Tri-State expects Craig 1 coal unit back up in mid-December

Tri-State Generation & Transmission Assn. expects the coal-fired Craig Unit 1, which went down on Sept. 7 due to equipment issues, to be back in operation in mid-December.

Meanwhile, the Colorado-based cooperative said in an Oct. 31 blog posting that employees are making the most out of the difficult situation that occurred on Sept. 7 when a water induction event on the plant’s Unit 1 turbine/generator caused significant damage resulting in an unscheduled outage.

“We’ve moved up our planned 2014 minor spring outage to right now to take advantage of the downtime while the turbine is being repaired to complete a fairly long list of maintenance and capital projects that we had planned for next year,” explained Rick Johnson, the Craig Station’s plant manager. “With the repairs that we are doing on the turbine, coupled with our rescheduled routine outage activities, we should be well positioned to reliably operate Unit 1 until its next scheduled major outage in 2016.”

Another potential silver lining to the unfortunate outage event was the discovery of a ground fault during a diagnostics check on the Unit 1 generator field that, if not corrected, could have caused a costly and lengthy electrical failure on the unit, said engineering superintendent Dana Gregory. The corrective measure – a generator field rewind – will also be accomplished within the projected turbine repair timeframe.

“Normally, we plan at least six months to a year ahead of time for an outage,” said Lisa McCurdy, maintenance planner and scheduler. “But, we have had a lot of support from our people here at the plant and at headquarters to help us get the materials and people that we need to accomplish this work while the unit is offline.”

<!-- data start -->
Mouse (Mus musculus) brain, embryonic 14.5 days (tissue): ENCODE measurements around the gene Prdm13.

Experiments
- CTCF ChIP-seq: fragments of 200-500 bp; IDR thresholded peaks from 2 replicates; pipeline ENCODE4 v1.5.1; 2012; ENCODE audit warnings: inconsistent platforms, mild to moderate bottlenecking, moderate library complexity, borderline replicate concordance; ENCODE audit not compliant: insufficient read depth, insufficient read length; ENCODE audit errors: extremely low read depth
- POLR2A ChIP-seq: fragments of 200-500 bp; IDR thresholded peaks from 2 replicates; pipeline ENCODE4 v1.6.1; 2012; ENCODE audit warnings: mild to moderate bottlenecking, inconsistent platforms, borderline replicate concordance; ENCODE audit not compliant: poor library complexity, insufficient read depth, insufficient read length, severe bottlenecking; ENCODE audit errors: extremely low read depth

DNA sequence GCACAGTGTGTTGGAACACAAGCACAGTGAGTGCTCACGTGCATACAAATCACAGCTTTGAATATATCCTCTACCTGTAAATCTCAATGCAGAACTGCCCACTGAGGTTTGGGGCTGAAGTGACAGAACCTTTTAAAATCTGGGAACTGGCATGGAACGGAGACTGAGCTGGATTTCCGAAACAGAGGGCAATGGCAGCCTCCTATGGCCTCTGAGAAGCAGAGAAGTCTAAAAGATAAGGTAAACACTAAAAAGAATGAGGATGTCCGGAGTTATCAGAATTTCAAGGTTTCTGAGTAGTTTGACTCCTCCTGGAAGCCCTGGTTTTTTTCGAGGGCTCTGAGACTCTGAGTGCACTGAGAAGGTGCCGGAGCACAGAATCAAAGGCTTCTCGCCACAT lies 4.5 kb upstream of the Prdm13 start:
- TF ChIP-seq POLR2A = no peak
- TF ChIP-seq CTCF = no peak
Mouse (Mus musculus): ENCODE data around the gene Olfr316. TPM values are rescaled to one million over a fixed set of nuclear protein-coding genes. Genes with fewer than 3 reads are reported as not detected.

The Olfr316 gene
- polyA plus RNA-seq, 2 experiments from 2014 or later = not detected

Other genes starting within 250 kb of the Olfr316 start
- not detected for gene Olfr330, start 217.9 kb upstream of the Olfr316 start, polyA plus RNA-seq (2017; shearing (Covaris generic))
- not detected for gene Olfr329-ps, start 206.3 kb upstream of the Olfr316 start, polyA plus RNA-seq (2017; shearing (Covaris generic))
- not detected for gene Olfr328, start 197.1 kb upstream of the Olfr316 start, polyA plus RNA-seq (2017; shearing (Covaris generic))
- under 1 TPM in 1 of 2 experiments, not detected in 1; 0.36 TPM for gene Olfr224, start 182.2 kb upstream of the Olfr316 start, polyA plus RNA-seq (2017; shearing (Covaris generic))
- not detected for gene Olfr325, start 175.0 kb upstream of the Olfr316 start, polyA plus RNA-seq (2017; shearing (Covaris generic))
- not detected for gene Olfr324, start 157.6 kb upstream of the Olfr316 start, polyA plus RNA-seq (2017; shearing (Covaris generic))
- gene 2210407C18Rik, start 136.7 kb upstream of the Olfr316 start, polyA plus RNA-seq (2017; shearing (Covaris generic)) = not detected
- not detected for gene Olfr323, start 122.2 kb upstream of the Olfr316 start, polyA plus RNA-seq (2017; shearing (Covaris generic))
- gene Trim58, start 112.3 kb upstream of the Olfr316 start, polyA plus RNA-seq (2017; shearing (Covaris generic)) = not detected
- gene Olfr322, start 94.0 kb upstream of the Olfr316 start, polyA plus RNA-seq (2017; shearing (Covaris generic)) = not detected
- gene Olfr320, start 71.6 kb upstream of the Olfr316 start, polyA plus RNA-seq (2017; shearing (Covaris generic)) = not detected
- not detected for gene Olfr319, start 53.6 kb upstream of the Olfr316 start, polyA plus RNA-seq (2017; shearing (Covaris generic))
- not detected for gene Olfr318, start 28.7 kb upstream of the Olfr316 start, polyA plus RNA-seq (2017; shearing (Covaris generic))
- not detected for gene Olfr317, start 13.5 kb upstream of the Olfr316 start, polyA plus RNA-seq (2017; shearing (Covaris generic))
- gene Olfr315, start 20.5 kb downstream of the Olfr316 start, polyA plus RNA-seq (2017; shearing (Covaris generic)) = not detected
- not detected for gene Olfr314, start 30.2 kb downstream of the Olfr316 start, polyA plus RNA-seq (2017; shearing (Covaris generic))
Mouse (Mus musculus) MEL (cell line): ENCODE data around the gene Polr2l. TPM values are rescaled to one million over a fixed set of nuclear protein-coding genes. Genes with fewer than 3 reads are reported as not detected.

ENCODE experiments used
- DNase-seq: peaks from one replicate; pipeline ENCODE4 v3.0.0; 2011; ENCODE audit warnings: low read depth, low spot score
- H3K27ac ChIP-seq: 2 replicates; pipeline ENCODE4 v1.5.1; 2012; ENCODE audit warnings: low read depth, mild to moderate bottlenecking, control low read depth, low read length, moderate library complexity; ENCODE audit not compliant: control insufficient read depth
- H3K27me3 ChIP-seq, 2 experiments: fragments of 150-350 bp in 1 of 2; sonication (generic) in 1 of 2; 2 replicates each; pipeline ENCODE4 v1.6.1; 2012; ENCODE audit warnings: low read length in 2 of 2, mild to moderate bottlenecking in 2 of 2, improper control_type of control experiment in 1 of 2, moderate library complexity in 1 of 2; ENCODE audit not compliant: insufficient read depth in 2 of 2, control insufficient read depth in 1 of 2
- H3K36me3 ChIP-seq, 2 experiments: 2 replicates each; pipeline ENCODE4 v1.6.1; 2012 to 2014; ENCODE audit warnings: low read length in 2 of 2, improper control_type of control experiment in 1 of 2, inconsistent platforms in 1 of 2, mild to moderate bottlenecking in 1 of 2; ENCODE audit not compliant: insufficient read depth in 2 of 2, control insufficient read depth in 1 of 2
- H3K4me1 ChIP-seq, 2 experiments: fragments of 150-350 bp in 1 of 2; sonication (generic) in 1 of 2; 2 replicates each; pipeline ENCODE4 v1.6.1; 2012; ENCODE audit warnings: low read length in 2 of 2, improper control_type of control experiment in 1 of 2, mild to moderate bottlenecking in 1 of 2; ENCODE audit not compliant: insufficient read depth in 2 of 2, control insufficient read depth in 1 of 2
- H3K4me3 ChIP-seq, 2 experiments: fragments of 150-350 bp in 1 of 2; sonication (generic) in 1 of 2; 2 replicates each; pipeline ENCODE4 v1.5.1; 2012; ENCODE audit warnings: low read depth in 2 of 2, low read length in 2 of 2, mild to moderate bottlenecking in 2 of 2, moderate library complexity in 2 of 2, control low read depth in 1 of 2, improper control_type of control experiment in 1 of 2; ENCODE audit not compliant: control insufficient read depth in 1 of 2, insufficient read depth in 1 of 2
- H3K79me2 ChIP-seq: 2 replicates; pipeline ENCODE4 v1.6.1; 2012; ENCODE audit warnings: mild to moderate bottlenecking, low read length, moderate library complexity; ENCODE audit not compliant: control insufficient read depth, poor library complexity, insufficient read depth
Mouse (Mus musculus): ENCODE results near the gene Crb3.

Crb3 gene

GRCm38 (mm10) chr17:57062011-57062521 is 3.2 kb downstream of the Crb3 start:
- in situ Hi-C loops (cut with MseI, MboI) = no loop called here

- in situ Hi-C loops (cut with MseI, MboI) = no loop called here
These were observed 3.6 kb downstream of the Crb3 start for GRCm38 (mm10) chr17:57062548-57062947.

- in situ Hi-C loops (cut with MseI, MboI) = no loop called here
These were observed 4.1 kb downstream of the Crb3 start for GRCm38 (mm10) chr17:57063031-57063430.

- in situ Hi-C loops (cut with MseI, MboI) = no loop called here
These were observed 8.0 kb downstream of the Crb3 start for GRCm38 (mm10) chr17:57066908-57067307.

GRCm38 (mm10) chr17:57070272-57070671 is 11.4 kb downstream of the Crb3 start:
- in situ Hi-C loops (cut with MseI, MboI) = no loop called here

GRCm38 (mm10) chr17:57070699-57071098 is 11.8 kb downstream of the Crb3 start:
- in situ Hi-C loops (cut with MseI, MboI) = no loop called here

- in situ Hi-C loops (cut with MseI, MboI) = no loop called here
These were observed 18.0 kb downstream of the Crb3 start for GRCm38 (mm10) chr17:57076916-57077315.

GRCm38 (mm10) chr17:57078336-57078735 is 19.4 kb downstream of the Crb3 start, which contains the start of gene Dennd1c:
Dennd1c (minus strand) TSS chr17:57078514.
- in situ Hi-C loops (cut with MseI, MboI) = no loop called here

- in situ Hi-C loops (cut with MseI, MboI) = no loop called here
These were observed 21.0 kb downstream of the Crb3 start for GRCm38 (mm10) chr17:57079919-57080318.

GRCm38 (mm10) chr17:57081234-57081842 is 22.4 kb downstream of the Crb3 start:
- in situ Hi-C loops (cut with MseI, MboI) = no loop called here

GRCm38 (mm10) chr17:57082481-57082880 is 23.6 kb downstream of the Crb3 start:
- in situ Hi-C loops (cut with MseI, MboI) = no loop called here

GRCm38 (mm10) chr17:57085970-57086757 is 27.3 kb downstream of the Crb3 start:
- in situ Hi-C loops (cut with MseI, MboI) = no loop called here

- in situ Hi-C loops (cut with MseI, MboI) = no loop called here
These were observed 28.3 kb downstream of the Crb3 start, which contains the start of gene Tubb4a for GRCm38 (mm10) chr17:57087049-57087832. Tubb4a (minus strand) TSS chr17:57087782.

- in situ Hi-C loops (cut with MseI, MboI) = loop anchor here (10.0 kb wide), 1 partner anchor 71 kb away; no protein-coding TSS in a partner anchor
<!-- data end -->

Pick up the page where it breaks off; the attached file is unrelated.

Work on the Craig Unit 1 turbine is mainly focused on rebuilding the high pressure / intermediate pressure steam path components and the generator field rewind. These repairs will be completed by General Electric. Craig personnel will handle turbine valve repairs on the unit.

In the meantime, the rescheduled spring outage is in full swing at the plant, with a long list of inspections and maintenance activities, as well as several capital projects in progress throughout the Unit 1 portion of the plant.

“We have a lot of work going on in our unit one boiler, where we are making repairs and inspections to our water wall and re-heat tubes,” McCurdy said.

Other activities include numerous inspections and repairs of values, pumps and fans, air heaters, motors and many other plant components and systems that are vital to round-the-clock operation of the units.

There are three capital projects underway at the plant during the outage. They are improvements to the fire suppression system on Unit 1’s coal feeder and mills, a generation protection upgrade and a partial refurbishment to the Unit 1 cooling tower.

Craig provides the association with a total of 655 MW of relatively low-cost, reliable generation. Operated by Tri-State, this is a three-unit, 1,311-MW plant. Craig Units 1 and 2 make up the Yampa Project, owned by Tri-State and four other regional utilities. Tri-State is the sole owner of Unit 3.

About Barry Cassell 20414 Articles
Barry Cassell is Chief Analyst for GenerationHub covering coal and emission controls issues, projects and policy. He has covered the coal and power generation industry for more than 24 years, beginning in November 2011 at GenerationHub and prior to that as editor of SNL Energy’s Coal Report. He was formerly with Coal Outlook for 15 years as the publication’s editor and contributing writer, and prior to that he was editor of Coal & Synfuels Technology and associate editor of The Energy Report. He has a bachelor’s degree from Central Michigan University.